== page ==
@Potemkin, yup, Lincoln could be patient and forbearing beyond belief, but he had a temper. And thanks to his determination not to make the mistake the Czar did a couple generations later of taking personal responsibility for military operations he could get incredibly frustrated, and it slipped out occasionally. Usually in letters he’d write and never send, but when he meets them in person … :eek:
October 24, Saturday

Early in the morning at Chattanooga, General Grant is back on his horse, studying the terrain, and listening delightedly to a plan—already set in motion by Thomas—for ending the Confederate siege. The author of the plan is a West Point acquaintance of Grant’s, Brigadier General William F. Smith. He joined the Army of the Cumberland as its chief engineer only a few days ago. Already his men have built a sawmill—using “an old engine found in the neighborhood”—and are building crude boats and pontoons.

Smith has made a careful study of the area’s geography, with special attention to the terrain between the army at Chattanooga and its supply base at Bridgeport. Two and a half miles downstream from Chattanooga, the Tennessee River interrupts its southwestard course and makes an abrupt turn to the northwest around a tongue of land called Moccasin Point. From the pontoon bridge already in place at Chattanooga a road leads directly westward across Moccasin Point for two miles until it hits the river again at Brown’s Ferry. From Brown’s Ferry the river continues northwestward for five miles toward Walden’s Ridge then makes another hairpin turn to the southwest for seven miles, creating a peninsula open to the south. The road from Brown’s Ferry continues west across this neck of land to another ferry—Kelley’s. significantly, Kelley’s Ferry can be reached from Bridgeport by steamboat.

The road from Chattanooga to Kelley’s Ferry is for its entire length out of range of the Confederate artillery posted on Lookout Mountain. The problem is that the Confederates are holding Brown’s Ferry and a stretch of road west of it. By taking control of that short stretch the Federals can get their supplies into Chattanooga with an overland haul of only eight miles. And Smith has a plan. Two forces will move against Brown’s Ferry from Chattanooga, one marching straight across Moccasin Point while the other—the key to the operation—drifts down the river in pontoon boats. The water-borne force will surprise and overpower the pickets on the Confederate side of the river. Then the combined forces will use the pontoons to build a bridge and move on to occupy the road to Kelley’s Ferry. In addition, General Joseph Hooker is to send three of his divisions across the Tennessee on pontoons at Bridgeport. They are to march eastward along the railroad, around the flanks of the lightly held Raccoon Mountain to the hamlet of Wauhatchie, just west of Lookout Mountain. There, Hooker’s men will be in a position to support the attacks on the ferries, if necessary, and can also help clear the area between them. Grant endorses the plan enthusiastically.

Farther west, Major General William T. Sherman formally assumes command of the Army of the Tennessee, replacing Grant.

Skirmishing in Virginia is at Liberty and Bealeton; in Louisiana at Washington; and in Alabama at Tuscumbia. Shelby’s raiders skirmish near Harrisonville, Missouri, and Buffalo Mountains, Arkansas. At last Shelby is apparently leaving Missouri.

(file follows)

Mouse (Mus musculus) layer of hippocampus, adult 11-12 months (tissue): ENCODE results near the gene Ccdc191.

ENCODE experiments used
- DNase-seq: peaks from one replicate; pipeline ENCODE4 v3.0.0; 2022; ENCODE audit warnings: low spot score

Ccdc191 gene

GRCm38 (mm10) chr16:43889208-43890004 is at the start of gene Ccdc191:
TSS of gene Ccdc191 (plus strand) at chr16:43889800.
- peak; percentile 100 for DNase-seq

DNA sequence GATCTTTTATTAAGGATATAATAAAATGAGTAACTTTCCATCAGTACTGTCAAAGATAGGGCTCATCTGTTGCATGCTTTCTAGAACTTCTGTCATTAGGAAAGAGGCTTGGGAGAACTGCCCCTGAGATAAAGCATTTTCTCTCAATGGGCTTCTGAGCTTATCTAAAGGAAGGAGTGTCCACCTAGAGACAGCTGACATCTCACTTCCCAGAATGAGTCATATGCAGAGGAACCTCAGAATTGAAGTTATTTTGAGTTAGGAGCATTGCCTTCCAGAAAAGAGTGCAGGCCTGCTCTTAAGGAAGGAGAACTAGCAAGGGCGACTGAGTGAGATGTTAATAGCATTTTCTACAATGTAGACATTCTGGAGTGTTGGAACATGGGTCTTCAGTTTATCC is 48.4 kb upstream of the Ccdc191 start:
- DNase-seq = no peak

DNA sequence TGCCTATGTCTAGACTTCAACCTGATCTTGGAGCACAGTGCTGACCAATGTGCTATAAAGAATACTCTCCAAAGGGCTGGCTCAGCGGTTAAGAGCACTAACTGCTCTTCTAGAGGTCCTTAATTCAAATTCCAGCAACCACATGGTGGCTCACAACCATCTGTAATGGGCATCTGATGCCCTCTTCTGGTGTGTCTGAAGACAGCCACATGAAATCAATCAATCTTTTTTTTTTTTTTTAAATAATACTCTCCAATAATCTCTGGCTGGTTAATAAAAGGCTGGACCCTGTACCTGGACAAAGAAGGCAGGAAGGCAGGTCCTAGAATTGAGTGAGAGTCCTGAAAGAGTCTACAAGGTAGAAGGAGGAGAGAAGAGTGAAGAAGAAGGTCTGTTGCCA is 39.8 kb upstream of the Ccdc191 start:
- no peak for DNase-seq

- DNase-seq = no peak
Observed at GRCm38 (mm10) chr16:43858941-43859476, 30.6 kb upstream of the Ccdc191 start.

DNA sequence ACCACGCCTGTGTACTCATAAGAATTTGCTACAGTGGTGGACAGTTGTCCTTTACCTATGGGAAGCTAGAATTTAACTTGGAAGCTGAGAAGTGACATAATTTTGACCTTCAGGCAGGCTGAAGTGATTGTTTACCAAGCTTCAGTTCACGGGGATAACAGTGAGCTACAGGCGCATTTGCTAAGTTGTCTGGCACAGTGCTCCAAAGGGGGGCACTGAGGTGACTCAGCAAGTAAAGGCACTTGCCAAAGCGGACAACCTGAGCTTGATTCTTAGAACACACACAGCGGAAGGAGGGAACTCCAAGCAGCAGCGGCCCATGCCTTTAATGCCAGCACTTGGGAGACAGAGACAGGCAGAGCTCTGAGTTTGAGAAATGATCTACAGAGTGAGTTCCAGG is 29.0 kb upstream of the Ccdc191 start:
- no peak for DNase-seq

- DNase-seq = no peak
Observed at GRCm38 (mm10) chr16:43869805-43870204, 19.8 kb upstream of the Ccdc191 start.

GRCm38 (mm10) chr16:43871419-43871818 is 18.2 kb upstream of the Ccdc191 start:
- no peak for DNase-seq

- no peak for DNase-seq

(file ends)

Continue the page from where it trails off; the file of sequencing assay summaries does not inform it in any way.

President Lincoln instructs General Halleck that “with all possible expedition the Army of the Potomac get ready to attack Lee....” Meade replies that he will “make every preparation with the utmost expedition to advance....”
October 25, Sunday

Confederate John S. Marmaduke attacks Pine Bluff, Arkansas, after his demand for its surrender is refused. Eventually he withdraws after partial occupation. In Virginia there are skirmishes at and near Bealeton; and in Tennessee fighting breaks out at Philadelphia.
October 26, Monday

The guns roar again at Charleston as the second great bombardment opens from land and sea. Guns and mortars fire on into the night. Shelby fights in Johnston County, Arkansas, after his lengthy Missouri raid, and a fight breaks out at King’s House near Waynesville, Missouri. Confederates attack a wagon train near New Baltimore, Virinia. Other action flares at Ravenswood, West Virginia; Warm Springs, North Carolina; Jones’ Hill and Sweet Water, Tennessee; Vincent’s Cross Roads near Bay Springs, Mississippi; and near Cane Creek and Barton’s Station, Alabama. Until November 15th Federal troops operate from Cape Girardeau to Doniphan, Missouri, and Pocahontas, Arkansas.
October 27, Tuesday

The Union preparations at Chattanooga have been made in strictest secrecy, and at 3 am General Smith’s forces move stealthily out of the town. While 3,500 infantrymen commanded by Brigadier General John B. Turchin march overland toward Confederate-held Brown’s Ferry with three batteries of artillery in support, Brigadier General William B. Hazen and 1,500 more troops float noiselessly down the Tennessee in fifty oar-equipped pontoons and two flatboats. Once past the Chattanooga defenses, the Federal soldiers on the water are in enemy territory and will be for seven miles; there is a full moon, but a light fog and scattered clouds help hide them. For two tense hours they drift downriver, the men lying flat in their boats, motionless and soundless. Hazen’s troops can hear the Confederate sentinels singing to keep themselves awake; and at one point two guards can be seen staring intently over the river toward the boats—but no alarm is given.